Bhagwad Gita Sloka 2.58 (Parisamvad)

Bhagwad Gita Sloka 2.58 (Parisamvad)

Bhagwad Gita Transcribed from Parisamvad at The Yoga Institute.

Chapter 2, Sloka 58





One who is able to withdraw his senses from sense objects, as the tortoise draws its limbs within the shell, is firmly fixed in perfect consciousness.



What the Gita is saying is something simple – keep your mind on something for long. Unfortunately, we have not trained the mind like that. The mind wants to find out new things around, trying to act on them and is never able to stay on one object continuously for a long time. The same thing happens in spiritual development. The attention should be on a spiritual goal – mind stable, concentrated on spiritual life. We just can’t stay there. It is not interesting, we do not want to waste time, we have many other important things to do. We have lots of arguments. One keeps on jumping from one thing to another all the time. In the process, spiritual life and spiritual understanding is very very poor for us. We use the words but we don’t know the contents.

The example of tortoise is given. It withdraws its limbs in the shell and remains there for long. It catches the vibrations of any inimical object around and doesn’t allow the head or legs to come out. For a very long time tortoise can stay that way. In the case of humans it is not so. The founder Shri Yogendraji used to tell us how he together with one of the famous philosopher of India, Mr. S.N. Dasgupta, were climbing the stairs of the library in Calcutta. They were having some deep conversation. The great philosopher looks around and sees a young girl walking and he forgets the conversation and is looking at the young girl all the time. If that is the story of the great philosopher; with ordinary people it is worse. We can’t keep stable on any object and not at all on a spiritual object. This is what this Sloka tells us, how we are and what we have to do. Unfortunately we do not see this as our target. How much more money I can make, that is uppermost. How much better I can look, is high in priority. How much I can control the senses, just doesn’t occur. We take it as natural, normal and in fact we enjoy this way. We have never made these things important. Our whole life is going that way.

Occasionally some people like Mr. Buch (a Sadhaka present in the Parisamvad) may set something and work but most of us don’t. For us, the other things are important. These things appear very petty. Actually these petty things have to be taken up. If during the day I did not speak something harsh or loud and I keep watching that – that will be a great achievement. But we take it as very ordinary. We are thinking of conquering Mount Everest and these little things are left. Learning yoga and such systems, we should not think of Samadhi and all these high things. We should think of the low things. In Ahimsa there are 81 varieties – did I allow someone to cause Himsa – was it verbally allowed – mentally allowed –did I make a show? Each of this can be taken care of. Putting efforts at very low level could be the answer, instead of aiming at something high.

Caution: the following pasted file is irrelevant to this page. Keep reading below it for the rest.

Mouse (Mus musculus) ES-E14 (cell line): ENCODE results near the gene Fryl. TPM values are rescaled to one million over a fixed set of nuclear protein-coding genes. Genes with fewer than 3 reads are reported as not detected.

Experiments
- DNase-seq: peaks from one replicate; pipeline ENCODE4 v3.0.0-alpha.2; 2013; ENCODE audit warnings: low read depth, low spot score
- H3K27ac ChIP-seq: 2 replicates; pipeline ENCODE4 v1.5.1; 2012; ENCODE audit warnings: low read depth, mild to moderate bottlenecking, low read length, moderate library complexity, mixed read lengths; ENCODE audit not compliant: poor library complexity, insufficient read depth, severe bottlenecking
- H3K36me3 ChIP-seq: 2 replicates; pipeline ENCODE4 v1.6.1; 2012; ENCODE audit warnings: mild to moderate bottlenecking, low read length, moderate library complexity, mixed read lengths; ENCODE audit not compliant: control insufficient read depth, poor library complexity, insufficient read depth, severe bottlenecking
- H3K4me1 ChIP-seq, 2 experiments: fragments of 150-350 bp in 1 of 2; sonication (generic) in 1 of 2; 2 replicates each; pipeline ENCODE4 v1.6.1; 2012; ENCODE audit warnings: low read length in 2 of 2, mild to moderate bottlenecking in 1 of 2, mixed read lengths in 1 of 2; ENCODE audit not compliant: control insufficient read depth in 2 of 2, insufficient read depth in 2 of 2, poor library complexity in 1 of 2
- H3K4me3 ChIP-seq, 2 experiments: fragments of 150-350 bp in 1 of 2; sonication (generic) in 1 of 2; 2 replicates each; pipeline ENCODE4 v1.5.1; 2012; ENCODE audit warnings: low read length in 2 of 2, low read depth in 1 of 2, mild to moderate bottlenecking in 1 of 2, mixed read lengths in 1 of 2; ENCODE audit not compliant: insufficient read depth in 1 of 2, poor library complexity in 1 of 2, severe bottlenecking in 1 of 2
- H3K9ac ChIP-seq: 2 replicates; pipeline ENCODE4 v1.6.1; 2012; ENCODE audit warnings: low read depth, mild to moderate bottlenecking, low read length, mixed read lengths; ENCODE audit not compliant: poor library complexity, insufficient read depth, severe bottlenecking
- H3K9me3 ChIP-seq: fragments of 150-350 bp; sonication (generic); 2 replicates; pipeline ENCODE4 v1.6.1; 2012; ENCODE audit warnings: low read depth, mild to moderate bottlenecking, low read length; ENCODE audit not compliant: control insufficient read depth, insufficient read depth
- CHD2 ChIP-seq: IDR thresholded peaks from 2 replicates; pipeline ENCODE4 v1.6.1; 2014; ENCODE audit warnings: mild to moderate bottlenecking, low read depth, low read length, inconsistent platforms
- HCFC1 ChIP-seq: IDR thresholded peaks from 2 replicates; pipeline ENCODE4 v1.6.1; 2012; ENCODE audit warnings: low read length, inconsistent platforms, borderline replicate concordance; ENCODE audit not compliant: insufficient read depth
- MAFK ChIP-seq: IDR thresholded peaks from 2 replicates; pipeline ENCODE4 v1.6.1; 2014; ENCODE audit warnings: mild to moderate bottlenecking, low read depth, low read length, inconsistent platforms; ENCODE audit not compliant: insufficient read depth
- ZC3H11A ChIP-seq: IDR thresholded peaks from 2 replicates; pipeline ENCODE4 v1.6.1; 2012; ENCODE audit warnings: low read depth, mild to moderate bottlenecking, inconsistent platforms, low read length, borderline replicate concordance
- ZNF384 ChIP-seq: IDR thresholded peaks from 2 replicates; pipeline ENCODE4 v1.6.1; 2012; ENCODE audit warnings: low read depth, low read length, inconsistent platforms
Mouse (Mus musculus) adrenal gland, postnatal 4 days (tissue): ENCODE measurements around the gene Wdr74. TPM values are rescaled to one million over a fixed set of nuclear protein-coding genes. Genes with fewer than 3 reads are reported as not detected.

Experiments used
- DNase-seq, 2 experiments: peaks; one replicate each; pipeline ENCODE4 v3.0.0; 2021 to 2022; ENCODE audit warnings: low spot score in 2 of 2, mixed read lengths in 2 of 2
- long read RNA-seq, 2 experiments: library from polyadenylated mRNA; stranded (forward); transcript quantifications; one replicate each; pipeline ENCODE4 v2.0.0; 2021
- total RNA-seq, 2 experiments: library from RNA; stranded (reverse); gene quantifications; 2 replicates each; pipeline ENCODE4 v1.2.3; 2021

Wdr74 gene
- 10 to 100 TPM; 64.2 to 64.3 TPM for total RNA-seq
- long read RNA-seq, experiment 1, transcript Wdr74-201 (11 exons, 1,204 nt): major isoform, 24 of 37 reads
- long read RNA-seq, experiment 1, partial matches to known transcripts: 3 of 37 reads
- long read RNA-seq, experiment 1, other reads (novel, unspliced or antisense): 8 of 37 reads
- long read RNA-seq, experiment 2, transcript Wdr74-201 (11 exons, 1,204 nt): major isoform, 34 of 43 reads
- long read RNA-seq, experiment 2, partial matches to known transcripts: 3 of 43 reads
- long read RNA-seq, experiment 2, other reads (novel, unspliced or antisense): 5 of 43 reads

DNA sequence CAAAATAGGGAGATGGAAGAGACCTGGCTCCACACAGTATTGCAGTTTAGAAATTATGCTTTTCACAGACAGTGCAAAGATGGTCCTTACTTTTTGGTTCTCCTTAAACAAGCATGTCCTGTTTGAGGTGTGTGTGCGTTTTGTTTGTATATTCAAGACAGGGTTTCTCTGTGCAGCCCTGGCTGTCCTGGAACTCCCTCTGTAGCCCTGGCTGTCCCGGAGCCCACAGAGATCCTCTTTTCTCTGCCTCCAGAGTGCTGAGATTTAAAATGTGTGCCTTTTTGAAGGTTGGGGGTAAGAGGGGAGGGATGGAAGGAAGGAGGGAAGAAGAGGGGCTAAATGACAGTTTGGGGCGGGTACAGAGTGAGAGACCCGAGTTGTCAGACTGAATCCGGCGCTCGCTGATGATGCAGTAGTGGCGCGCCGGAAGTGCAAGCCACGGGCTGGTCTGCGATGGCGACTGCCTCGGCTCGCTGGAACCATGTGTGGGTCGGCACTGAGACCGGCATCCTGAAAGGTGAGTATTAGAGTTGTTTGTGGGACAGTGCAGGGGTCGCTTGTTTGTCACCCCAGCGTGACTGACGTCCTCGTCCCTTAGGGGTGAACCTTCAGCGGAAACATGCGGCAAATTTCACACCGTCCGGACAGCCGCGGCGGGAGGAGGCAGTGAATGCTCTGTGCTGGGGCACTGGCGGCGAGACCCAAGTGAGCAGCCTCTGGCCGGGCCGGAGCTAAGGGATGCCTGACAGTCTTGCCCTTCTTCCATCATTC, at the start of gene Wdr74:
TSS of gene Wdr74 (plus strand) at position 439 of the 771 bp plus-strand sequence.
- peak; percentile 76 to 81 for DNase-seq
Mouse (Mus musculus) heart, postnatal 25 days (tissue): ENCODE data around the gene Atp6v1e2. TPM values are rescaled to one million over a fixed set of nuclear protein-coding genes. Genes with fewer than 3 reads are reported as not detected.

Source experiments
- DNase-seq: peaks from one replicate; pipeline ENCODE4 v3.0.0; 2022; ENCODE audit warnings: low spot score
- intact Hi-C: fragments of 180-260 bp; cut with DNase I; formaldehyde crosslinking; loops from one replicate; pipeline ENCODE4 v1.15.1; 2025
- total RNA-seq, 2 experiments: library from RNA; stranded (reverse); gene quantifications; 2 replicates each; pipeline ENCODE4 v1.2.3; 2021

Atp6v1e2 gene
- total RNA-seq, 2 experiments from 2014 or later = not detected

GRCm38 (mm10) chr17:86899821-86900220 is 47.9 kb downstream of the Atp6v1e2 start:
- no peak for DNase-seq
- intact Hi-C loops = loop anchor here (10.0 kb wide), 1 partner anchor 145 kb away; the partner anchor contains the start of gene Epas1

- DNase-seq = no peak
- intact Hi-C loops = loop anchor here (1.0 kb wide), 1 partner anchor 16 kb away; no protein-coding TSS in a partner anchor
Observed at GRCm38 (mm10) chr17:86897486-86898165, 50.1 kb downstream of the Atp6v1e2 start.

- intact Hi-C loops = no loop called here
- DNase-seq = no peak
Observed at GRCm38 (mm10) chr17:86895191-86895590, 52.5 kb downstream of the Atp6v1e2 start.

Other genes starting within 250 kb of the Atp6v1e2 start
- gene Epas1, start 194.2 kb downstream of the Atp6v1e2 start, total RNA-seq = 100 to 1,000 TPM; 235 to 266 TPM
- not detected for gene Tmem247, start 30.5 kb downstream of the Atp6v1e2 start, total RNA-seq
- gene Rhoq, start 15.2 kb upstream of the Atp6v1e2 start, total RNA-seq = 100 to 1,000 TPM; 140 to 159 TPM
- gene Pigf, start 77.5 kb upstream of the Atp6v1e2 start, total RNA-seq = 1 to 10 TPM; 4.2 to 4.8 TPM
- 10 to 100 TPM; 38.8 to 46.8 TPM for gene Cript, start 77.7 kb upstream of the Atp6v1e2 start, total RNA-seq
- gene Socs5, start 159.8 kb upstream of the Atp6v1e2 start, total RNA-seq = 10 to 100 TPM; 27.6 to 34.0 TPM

To gain steadiness, all the senses have to be controlled. The sensory organs create sensations. They are with the sensory objects where you are interested. Then the interest starts, there are likes. If you don’t get what you like, then you get angry, perturbed. So all that starts. The solution is all the sensory organs have to be withdrawn. The example is given of the tortoise. A little danger and it withdraws all the limbs inside. This is symbolic. The Yogis say do not get too much into sensation, pleasures. If you feel that you are going to get lost, withdraw. Otherwise the mind will become unsteady. Unsteady mind means ruin, life is finished. This is a very important Sloka. All of us have to become very cautious in life. Prevention is the suggestion.

There is a story – A man went to Kabir, to keep his valuables as he was going for a long pilgrimage. Kabir refused, he said I don’t want to touch money. The man was sad, so he went to Kabir’s son Kamaal. Kamaal also was a great philosopher and he had a separate house. The man pleaded to him to keep his valuables. Kamaal said, I don’t touch money, but you can dig a hole anywhere in the house, keep the valuables, cover it and go. This is the difference. One side there is total caution; the other side (one is not having personal interest at all) has a helping nature. Kabir was also helpful, but he was cautious. Unfortunately we are very gullible, impressionable. Something will always bother us. Sometimes we think, what will happen if I smoke once, or drink once? There are chances that if there is some problem later then one may start drinking regularly. But if one has never had drinks, then no matter how grave the problem might be, one will not even think of drinking. Let us be away from all wrong things. We have to be very very cautious.


About Parisamvad

On every Monday, Tuesday, Thursday and Friday, The Yoga Institute, Santacruz holds Parisamvad sessions – Free interactive sessions that are open to all. These session begin at 7:20 am and end around 7:45 am.
The Tuesday Parisamvad is dedicated to explanation of the the Bhagwad Gita by our esteemed Gurus, Dr. Jayadeva and Smt. Hansaji.
All are welcome to attend.


Click Here to learn more about The Yoga Institute, Santacruz, Mumbai.


(Shloka and its English translation taken from http://www.ishwar.com/hinduism/holy_bhagavad_gita).
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